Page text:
Nadav Ahituv worked on human hereditary hearing loss during his graduate studies and was part of the team that cloned two novel human hereditary hearing-loss-causing genes. His postdoctoral fellowships were at the Lawrence Berkeley National Laboratory and the Joint Genome Institute, where he specialized in comparative and functional genomics. He carried out numerous functional genomics projects that combined computational and in vivo functional assays to characterize gene-regulatory sequences in the human genome. He was involved in generating the first large-scale human enhancer database and characterized numerous gene-regulatory sequences using mouse transgenic, knockout and knock-in technologies. In addition, using high-throughput sequencing, familial analysis and functional characterization, he linked numerous nucleotide variants with obesity susceptibility.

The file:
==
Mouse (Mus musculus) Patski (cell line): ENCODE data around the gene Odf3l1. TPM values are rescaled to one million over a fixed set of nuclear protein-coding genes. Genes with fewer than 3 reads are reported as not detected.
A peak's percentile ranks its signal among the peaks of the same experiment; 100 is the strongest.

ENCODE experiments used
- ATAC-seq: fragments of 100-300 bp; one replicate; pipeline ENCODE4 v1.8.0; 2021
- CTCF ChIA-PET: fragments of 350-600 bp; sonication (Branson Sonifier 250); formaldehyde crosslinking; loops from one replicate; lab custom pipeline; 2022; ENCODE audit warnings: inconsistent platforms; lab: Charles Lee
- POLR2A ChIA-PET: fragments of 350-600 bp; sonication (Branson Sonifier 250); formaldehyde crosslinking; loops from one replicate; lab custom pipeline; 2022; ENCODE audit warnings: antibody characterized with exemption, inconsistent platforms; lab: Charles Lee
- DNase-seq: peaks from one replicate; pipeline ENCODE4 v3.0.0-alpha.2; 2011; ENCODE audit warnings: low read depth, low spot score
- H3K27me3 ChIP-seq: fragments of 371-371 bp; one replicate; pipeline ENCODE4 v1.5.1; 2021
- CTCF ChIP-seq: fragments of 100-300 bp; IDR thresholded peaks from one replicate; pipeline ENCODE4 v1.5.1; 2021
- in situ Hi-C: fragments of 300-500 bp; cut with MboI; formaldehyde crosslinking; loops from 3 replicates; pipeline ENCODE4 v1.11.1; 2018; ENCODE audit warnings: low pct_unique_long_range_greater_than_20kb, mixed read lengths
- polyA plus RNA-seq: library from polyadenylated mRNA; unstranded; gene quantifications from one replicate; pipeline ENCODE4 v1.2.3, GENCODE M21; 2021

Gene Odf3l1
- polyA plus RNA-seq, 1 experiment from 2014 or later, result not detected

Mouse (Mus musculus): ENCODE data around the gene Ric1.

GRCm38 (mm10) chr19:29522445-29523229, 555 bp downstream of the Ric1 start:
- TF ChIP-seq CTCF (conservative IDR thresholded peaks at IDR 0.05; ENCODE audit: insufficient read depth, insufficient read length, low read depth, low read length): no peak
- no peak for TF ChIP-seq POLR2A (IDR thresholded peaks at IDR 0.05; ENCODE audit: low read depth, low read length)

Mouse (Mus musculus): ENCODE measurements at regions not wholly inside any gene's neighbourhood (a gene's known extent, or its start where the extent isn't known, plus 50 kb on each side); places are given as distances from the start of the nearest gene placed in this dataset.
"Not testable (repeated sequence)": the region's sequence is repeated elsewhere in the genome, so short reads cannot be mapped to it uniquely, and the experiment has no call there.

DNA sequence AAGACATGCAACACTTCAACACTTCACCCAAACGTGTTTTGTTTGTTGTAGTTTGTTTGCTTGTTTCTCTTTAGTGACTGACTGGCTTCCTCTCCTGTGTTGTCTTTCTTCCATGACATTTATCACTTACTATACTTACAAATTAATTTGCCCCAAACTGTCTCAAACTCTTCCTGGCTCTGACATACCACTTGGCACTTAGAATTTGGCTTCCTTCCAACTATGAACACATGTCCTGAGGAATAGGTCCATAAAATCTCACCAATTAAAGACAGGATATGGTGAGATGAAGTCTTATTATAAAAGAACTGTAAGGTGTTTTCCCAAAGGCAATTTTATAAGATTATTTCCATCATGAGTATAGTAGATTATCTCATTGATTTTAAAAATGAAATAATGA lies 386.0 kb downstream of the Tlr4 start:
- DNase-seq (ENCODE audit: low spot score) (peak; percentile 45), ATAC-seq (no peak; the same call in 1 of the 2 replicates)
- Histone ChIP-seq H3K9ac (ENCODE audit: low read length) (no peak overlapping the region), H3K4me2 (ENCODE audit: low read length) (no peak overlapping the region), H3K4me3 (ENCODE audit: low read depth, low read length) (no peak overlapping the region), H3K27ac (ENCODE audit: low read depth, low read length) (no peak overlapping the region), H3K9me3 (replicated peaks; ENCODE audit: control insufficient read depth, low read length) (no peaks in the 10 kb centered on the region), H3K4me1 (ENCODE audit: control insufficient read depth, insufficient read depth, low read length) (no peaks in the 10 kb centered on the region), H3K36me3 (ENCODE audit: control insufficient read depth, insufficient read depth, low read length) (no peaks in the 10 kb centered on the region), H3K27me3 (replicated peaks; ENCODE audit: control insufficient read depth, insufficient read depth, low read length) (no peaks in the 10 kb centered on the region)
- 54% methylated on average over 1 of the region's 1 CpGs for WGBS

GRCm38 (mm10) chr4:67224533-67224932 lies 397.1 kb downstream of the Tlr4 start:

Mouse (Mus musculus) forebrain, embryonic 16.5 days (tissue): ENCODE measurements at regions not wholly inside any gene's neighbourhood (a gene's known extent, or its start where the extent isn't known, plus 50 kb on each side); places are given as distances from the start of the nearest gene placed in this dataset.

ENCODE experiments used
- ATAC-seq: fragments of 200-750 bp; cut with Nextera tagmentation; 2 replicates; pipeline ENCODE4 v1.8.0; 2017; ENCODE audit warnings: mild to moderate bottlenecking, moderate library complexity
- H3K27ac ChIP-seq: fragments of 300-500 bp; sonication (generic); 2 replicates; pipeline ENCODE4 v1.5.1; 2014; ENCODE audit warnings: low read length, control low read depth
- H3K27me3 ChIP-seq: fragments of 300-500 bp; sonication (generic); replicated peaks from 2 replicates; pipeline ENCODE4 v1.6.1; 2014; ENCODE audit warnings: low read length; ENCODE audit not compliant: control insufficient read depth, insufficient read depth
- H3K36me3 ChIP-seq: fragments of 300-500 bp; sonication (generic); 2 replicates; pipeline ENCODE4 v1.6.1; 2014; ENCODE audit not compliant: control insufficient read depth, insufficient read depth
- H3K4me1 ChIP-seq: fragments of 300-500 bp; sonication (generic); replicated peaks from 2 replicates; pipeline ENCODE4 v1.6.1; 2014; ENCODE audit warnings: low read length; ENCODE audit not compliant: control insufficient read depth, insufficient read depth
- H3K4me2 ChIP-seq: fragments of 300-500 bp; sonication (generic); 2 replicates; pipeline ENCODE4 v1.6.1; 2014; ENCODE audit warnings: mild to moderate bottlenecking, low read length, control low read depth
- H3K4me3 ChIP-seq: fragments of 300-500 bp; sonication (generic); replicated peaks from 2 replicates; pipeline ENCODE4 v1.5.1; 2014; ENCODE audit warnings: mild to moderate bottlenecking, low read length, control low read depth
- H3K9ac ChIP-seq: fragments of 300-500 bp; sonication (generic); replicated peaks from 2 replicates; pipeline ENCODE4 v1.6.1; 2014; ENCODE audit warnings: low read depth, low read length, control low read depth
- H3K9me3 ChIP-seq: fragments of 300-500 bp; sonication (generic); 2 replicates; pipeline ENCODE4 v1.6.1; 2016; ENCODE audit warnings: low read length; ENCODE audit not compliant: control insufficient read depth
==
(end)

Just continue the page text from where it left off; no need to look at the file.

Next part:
Ahituv is currently a professor at the University of California, San Francisco. His lab is focused on identifying gene-regulatory elements and linking nucleotide variation within them to various phenotypes, including morphological differences between species, drug response and human disease. In addition, his lab is developing massively parallel reporter assays that allow for high-throughput functional characterization of gene-regulatory elements and the use of gene-regulatory elements as therapeutic targets.